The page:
This tutorial is to show you how I built a few plate racks to install inside the cabinet spaces of kitchen cabinets that I have painted. A plate rack really adds another dimension to your kitchen and can display your decorative plates or your every day plates.
In this kitchen, my clients looked around to figure out where the open cabinet and plate rack would look the best. Then, they removed the two cabinet doors that were on this space. They added their cookbooks on the top shelf.
After they removed the doors there were holes where the screws had been. You can just fill those in. If they need to be touched up, just use a litte stain or craft paint that matches your cabinet finish. But, I was there to paint one of my special aged finishes on the cabinets so I was able to fill in and disguise the holes with paint and stain. Their cabinets were that pickled/white washed finish before I painted them.
If you don't want to repaint your whole kitchen, I think it would look really nice and decorative to paint the whole inside of the open area and plate rack an accent color. A color that matches your decor.
First, I went to Lowe's and got trim that was about l/8" x 1 1/2" wide and dowels that were about 3/8". These trim pieces come in different lengths. They're usually in the section where you find other door and baseboard trim. I measured the inside of the cabinet to see how long the top and bottom pieces of the plate rack should be. I cut four pieces the same length. The two racks need two of these cut pieces each, one for the top and one for the bottom to hold the dowels. Then, I taped them together before I drilled the holes for the dowels. You need all of those holes to be exactly the same so the dowels will be vertically straight and evenly spaced. I drilled a hole every 2". But, before drilling you need to go with the measurements of your cabinet space. The space between your holes drilled may be a little more or a little less than my 2".
Oh, and, when I measured the width and height of the inside of the cabinet, I made sure I was 1/8" to 1/4" shorter so the plate rack would slide in, easily.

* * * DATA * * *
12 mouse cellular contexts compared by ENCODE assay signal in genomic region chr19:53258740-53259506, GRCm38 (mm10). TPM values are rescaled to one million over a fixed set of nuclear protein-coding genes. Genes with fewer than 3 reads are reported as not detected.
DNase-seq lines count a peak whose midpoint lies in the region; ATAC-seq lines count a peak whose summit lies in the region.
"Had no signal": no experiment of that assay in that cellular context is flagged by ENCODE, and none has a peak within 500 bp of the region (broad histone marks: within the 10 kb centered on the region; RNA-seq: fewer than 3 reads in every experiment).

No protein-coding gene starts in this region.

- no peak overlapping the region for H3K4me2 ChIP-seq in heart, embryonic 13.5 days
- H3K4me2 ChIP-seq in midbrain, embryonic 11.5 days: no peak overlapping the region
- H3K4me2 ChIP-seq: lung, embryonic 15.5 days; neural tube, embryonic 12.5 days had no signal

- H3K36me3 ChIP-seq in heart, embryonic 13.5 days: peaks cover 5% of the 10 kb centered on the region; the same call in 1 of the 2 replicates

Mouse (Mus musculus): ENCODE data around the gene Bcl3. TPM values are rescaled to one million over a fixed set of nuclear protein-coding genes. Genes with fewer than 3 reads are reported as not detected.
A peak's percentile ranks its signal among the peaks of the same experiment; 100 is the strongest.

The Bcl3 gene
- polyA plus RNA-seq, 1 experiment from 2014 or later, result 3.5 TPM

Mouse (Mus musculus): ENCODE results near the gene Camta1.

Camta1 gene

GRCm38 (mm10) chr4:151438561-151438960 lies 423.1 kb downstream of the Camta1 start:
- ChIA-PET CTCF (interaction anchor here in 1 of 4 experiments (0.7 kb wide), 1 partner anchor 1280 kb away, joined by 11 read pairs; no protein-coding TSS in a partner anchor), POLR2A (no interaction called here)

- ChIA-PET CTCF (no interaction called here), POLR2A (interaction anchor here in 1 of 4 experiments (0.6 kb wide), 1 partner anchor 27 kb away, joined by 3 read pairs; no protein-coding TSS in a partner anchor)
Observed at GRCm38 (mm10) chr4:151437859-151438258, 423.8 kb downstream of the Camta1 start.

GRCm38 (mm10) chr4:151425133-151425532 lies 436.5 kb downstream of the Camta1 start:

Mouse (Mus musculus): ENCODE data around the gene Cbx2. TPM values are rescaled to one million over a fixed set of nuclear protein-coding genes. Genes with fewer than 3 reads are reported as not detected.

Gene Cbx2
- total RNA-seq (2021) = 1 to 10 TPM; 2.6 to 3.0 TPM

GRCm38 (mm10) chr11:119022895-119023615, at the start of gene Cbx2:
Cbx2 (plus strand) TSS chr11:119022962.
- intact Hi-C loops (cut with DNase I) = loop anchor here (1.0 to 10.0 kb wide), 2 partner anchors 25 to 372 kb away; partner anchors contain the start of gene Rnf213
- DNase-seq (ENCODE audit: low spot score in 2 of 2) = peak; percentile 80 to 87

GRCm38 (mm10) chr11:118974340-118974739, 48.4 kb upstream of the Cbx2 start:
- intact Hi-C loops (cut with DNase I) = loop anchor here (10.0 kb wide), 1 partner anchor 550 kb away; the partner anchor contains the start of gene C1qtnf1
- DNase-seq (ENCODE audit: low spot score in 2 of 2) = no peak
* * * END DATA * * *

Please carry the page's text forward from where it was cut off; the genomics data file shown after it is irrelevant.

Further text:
You need to measure the size of your dowel so you'll know which size drill bit you will need to drill your holes. When I had everything cut exactly the same, I used Elmer's Wood Glue and pushed or gently hammered the dowels into the holes on the trim piece.
It's best to paint everything before you install these racks or you'll have a hard time getting your brush and hand in between all of those spindles. It's just a neater, cleaner job painting before you install.
After painting everything, I got small finish nails and hammered/got them started in the bottom and top trim pieces so it would be easier to hammer them into place. Before I hammered them to the cabinet, I put Elmer's Wood Glue all over the top and bottom trim pieces where they would be touching the top and the bottom of the cabinet. Wood glue makes a much tighter bond than nails only.
Before the final step of hammering them into place, I measured where I wanted to place the two racks and the distance between them was important. So, I measured 1 3/4" back from the front of the cabinet because I wanted the front rack to be placed there. I penciled a line so the rack would be perfectly straight. Then, I measured 5" from the back where the front rack would be nailed and that's where I drew my next line. My lines were drawn where the front of each rack would be. You have to draw these lines on the top and bottom of the cabinet opening, so everything will be perfectly straight.
THEN, I hammered them into place.
This is a free standing plate rack that I built and painted artwork on sides and top.
First, I built the box (like the inside of a cabinet). I attached four drawer pulls for the feet. Then, I put it together just like the instructions above.
This would be such a nice gift for someone. You could stain the wood or you could paint and crackle. You could stencil all over it, decoupage all over it. Paint all one color or different coordinating colors to fit your or someone's decor.
Just a suggestion: when you put your plates in the plate rack, if you put them straight in that's ok and you can get one more plate in it. But, if you have decorative dishes and want them to show, just angle one spindle over in the back when you're putting the plates in and that little angle will show off your dishes. If you angle there will be space for one less plate. But, the angle looks really good.
HAVE FUN BUILDING YOUR PLATE RACK!!
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